I'm not an expert in room responses, but from what I've noticed in the past playing with placement and what not, I don't think that is a very good place for the sub. You will probably not get very much low end gain being so close and it will probably need to be phased 180 degrees.

I'd do front and center myself. It should fit below the center channel just fine, and give a good room gain to the seating area.
post #5 of 17 Old 10-13-11, 07:47 PM
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Re: Seeking advice for best audio compromise for multipurpose room

I would certainly suggest trying to balance the effect of the blackout curtain with some broadly similar acoustic treatment opposite to maintain left-right symmetry. After that, as robbo266317 says, you will need to make some measurements when everything is in place and take it from there.
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post #6 of 17 Old 10-13-11, 10:06 PM Thread Starter
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Re: Seeking advice for best audio compromise for multipurpose room

Thanks for the responses.

It looks like learning REW is in my future The curtain balancing I can experiment with via mocking up with blankets and such.
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post #7 of 17 Old 10-14-11, 08:11 AM
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Re: Seeking advice for best audio compromise for multipurpose room

Picking up on some of your points:

"7) I have a good ear and my wife is an orchestra teacher, so we appreciate good sound."
and
"Don't bother with good speakers it'll sound sub-par no matter what you do..."

I think you will find that above a certain price point, it is worth spending a reasonable proportion of the extra money on acoustic treatment in parallel with better loudspeakers etc. Don't ask me what that price point is, though, it depends on your circumstances - how willing you are to install acoustic treatment vs considerations of décor and domestic bliss. Of course any treatment you put in must be tolerant of the general use of the room. There's not enough information to even attempt to do the sums to determine how your room might sound, but a first glance gives me the impression that it won't be too bad. As you say, a compromise seems inevitable because the drier acoustic you want as a theatre may well feel too oppressive as a playroom. If you do decide that you want to deaden the room (lower the reverberation time) for theatre use, I'd suggest that you might want to consider covering over some treatments, or use (say) hinged panels, when the room is in use for other purposes.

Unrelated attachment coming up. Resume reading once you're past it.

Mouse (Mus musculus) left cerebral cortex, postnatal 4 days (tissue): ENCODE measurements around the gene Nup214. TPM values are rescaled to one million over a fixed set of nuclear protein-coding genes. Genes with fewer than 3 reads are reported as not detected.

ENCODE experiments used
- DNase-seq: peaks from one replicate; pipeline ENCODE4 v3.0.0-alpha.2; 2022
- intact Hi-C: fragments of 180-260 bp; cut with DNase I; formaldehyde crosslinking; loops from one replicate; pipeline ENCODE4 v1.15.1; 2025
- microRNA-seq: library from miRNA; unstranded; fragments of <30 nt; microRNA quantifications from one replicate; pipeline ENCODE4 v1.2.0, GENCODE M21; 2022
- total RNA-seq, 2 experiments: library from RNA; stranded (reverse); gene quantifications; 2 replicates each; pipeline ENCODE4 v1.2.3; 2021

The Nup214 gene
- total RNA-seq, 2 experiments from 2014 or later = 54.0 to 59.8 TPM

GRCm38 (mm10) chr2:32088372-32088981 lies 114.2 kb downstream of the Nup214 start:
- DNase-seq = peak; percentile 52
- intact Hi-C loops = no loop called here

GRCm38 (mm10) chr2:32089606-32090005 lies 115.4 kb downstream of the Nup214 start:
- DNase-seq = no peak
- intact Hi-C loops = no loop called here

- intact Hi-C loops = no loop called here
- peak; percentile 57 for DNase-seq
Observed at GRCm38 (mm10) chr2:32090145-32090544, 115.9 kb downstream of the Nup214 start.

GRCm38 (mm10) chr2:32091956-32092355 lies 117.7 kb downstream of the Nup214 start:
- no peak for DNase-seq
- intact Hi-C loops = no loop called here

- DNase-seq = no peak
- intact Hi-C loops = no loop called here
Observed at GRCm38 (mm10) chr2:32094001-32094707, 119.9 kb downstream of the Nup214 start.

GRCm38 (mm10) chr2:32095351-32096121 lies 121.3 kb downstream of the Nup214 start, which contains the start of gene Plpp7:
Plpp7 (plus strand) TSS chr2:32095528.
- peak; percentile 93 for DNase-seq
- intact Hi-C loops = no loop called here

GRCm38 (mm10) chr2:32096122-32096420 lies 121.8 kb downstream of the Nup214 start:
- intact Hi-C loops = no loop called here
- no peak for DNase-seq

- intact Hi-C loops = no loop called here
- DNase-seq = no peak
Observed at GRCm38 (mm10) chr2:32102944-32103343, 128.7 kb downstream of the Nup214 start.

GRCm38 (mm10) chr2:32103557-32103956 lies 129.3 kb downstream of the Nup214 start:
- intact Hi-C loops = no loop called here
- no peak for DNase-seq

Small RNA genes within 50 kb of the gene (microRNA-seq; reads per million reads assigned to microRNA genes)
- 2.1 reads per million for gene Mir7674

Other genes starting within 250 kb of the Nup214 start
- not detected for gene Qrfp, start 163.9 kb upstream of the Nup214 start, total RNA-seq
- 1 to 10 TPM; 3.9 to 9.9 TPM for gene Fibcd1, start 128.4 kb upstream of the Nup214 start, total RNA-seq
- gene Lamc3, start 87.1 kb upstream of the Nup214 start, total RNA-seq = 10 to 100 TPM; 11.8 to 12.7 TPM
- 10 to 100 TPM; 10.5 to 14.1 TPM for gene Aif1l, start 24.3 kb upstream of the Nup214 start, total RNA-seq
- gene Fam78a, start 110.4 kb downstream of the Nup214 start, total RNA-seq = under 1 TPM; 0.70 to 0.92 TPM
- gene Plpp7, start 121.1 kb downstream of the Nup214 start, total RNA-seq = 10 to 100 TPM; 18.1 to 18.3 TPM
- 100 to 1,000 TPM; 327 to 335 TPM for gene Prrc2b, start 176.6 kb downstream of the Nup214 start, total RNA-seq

If you want to try doing the sums, it's quite easy given a spreadsheet, the hard part is getting the data for the materials you use. And a further complication is, the maths uses assumptions that aren't valid on small rooms and the answers will be wrong anyway, hence the suggestion to try it and see what your ears and REW tells you. And then tweak as necessary.

The good news is making your own treatments isn't that hard given reasonable DIY skills, so as "a major geek and generally mechanically/electrically inclined so I'm open to DIY, REW, etc." you shouldn't have too many problems. There is loads of information on the web about constructing various absorbers. I suggest reading some of the articles regarding studio treatment in "SoundOnSound" (available online: look under "Technique" - "Studio SOS" in the back issues).

You should find that as the acoustics of the room improve, the loudspeaker and seating positions become less critical.
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post #8 of 17 Old 10-14-11, 02:55 PM
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Re: Seeking advice for best audio compromise for multipurpose room

One quick tip re speaker placement (and re-placement): If you expect you will have to move the speakers around a bit, take a tip from the live theatre crews, and mark the speakers positions on the floor with some gaffers tape (or even a little bit of spray paint once you're REALLY sure and if you're worried the kids will move the tape!). Put it UNDER the speakers (Mark 1 or 2 corners, or front/back, the full square... whatever works for you), so you don't see it when they're in place, just when they've been moved. Then it's a breeze to put the speakers back in in the exact same place every time... just "hit your mark" like the actors have to.
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post #9 of 17 Old 10-14-11, 09:05 PM Thread Starter
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Re: Seeking advice for best audio compromise for multipurpose room

Excellent advice - thanks!

I have been re-reading some of the articles I downloaded on speaker placement and acoustics. I also checked out the site you recommended BarrRobot. I think the use of acoustical treatment will be severely curtailed by WAF but we'll see. She's open to the idea of trying dark fabric near the projector screen to mock up a darker paint on the ceiling. If I convince her of that, she may be open to a few room treatments!

Making any treatment kid durable will be a challenge. I can see accommodating diffusion (say, building a bookshelf) being easier than absorption.

Perhaps wrapping an absorptive acoustic treatment in canvas covered with an art print would be doable from an appearance perspective.
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post #10 of 17 Old 10-15-11, 11:18 AM
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Re: Seeking advice for best audio compromise for multipurpose room

Another very viable and effective option for 'durable' absorbers is the use of perforated metal.

They are actually very similar in terms of the degree of difficulty as the porous framed variety and they VERY effective and extremely resilient.

You have the choice of employing a metal brake to create the bends at the sides (one could easily take a few panels to a metal shop an pay them a few bucks to do this extremely simple task), or attach the panel(s) to a wood frame. Also, they can be powder coated as well (at additional expense at a car paint facility).

Not necessarily too much different in price, these are the go to designs for use in commercial and industrial areas - and especially in gymnasiums, etc., where the possibility of being impacted by basketballs, tennis balls and other varieties of impact are common.

I suspect kids would fit into that category as well.